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Diagnostic Tools Used to Identify the Source of Your Pain

Diagnostic Tools Used to Identify the Source of Your Pain

The Center for the Functional Restoration of the Spine (CFRS), with locations in Shrewsbury, Toms River, and Edison, New Jersey, specializes in accurately diagnosing and effectively treating painful back conditions.  

Orthopaedic spine specialists, Steve Paragioudakis, MD, and Marc Menkowitz, MD, lead our team of dedicated professionals whose goal is to provide you the most effective care possible in a comfortable and welcoming environment that’s always patient-focused.

Here, we give you a closer look at the diagnostic studies your CFRS specialist may use to uncover the cause of your back pain.

Diagnosing your back pain

Based on a careful evaluation that includes a physical exam and thorough discussion of your symptoms, we may recommend one or more of the following diagnostic tests to accurately identify the source of your pain.

Traditional X-rays

Familiar to most people, plain X-rays offer a quick diagnostic view of spinal issues such as:

Because traditional X-rays only highlight bones, they are not helpful in diagnosing soft tissue injuries, such as muscle strains or ligament sprains.

CT scan

A computerized tomography scan (CT scan) combines X-rays with computer technology to offer a detailed three-dimensional view of your spinal structures. Sometimes combined with other studies such as a myelogram or discogram for the most accurate results, a CT scan may last from 15 minutes to an hour.

CT scans are painless and less noisy than an MRI. You won’t, however, be able to eat solid food for three hours before the study.

Magnetic resonance imaging (MRI)

The MRI provides detailed images of bones as well as soft tissue structures. It does take longer than a CT scan, up to 90 minutes, and is generally more expensive, so it’s not typically the first diagnostic choice.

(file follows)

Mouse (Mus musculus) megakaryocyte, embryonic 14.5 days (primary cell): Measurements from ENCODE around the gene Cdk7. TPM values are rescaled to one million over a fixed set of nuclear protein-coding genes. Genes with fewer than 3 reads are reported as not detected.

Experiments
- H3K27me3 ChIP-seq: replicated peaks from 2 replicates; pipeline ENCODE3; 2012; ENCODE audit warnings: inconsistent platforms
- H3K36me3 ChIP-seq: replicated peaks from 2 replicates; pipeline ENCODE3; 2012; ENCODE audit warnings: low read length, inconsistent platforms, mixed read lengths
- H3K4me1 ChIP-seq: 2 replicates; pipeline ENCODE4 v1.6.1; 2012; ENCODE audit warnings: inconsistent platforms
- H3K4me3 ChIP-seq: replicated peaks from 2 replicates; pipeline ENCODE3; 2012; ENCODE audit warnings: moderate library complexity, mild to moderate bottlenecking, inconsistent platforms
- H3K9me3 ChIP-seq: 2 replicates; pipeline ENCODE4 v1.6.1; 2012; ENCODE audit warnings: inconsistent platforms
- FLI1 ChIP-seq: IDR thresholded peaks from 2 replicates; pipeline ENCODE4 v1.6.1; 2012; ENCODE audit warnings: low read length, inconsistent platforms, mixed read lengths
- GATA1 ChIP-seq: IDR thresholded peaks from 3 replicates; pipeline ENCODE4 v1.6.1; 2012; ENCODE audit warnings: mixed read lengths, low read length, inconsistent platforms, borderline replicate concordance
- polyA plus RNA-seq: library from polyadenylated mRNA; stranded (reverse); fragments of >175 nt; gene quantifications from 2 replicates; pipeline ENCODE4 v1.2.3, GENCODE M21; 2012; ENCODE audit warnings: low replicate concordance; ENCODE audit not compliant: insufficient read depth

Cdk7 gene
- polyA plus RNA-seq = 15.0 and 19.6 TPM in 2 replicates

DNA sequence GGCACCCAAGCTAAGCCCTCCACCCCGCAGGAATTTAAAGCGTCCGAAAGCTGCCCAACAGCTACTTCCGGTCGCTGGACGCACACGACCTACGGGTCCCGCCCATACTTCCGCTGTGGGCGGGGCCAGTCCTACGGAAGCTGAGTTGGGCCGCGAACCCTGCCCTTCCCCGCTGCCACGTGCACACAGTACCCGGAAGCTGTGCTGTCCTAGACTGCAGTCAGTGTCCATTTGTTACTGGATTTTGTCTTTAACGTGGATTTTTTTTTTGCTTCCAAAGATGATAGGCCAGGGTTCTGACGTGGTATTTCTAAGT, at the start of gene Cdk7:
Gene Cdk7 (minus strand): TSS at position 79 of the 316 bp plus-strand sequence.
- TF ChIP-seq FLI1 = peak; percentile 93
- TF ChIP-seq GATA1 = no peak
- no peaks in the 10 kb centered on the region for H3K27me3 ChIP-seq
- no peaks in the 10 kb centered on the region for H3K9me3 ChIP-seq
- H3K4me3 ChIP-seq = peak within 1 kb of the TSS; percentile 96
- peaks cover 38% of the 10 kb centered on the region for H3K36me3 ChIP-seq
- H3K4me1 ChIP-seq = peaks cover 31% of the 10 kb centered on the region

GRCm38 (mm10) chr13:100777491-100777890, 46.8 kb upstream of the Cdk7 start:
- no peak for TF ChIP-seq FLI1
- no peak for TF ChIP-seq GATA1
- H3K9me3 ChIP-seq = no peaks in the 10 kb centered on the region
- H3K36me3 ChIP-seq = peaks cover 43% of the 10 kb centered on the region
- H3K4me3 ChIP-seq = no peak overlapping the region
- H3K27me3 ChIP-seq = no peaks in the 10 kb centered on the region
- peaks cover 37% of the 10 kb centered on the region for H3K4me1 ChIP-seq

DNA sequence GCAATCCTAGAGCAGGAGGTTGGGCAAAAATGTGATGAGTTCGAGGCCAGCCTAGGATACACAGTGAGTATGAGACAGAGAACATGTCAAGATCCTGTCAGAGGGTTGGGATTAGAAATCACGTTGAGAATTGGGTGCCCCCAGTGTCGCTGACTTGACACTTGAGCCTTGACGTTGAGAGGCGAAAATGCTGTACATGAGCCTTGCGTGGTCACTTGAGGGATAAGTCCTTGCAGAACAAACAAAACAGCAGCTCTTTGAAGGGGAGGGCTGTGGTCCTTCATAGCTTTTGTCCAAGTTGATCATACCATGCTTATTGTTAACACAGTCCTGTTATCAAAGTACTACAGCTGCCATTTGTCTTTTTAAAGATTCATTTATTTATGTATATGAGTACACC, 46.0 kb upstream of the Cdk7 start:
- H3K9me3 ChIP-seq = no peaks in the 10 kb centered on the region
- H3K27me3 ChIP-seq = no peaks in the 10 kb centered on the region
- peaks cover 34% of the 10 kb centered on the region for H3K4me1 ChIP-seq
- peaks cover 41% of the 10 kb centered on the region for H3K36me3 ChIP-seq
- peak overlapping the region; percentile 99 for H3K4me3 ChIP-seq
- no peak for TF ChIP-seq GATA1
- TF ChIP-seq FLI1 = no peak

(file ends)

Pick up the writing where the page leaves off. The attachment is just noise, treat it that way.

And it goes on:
An MRI may be necessary, however, to provide an accurate view of a vertebral infection, spinal tumor, or other condition. The study is painless but somewhat noisy. Individuals with pacemakers, aneurysm clips, or other non-removable metallic devices cannot have an MRI.

Bone scan

A bone scan is an imaging study we use to evaluate spinal tumors, infection, or fractures more thoroughly than is possible with a traditional X-ray.

During the study, we inject a radioactive chemical into your bloodstream that adheres to damaged portions of your spine. These regions show up as darkened areas on the image provided by a gamma camera.

Radiation levels in the chemical used during a bone scan are lower than those found in traditional X-rays. You may feel mild discomfort briefly during the injection, but the study is otherwise painless.


A discogram includes traditional X-rays but is often combined with a CT scan for better accuracy. During the study, we inject a special dye into one or more spinal discs to help locate those responsible for your discomfort. A herniated or ruptured disc leaks dye into the surrounding tissue, which is visible on X-ray.

Use of IV sedation during a discogram means you’ll need a ride home after the procedure and should rest overnight.


During a myelogram, we inject dye into your spinal column to reveal the flow of fluid through your spinal column. X-rays may be combined with a CT scan to present the most accurate view. Decreased or irregular flow of spinal fluid may indicate nerve pressure related to a herniated disc or bone spur. Rarely, it may also signal a spinal tumor.  

For an accurate diagnosis and treatment you can rely on to relieve your back pain, schedule an evaluation at CFRS today. Call our office or request an appointment online.

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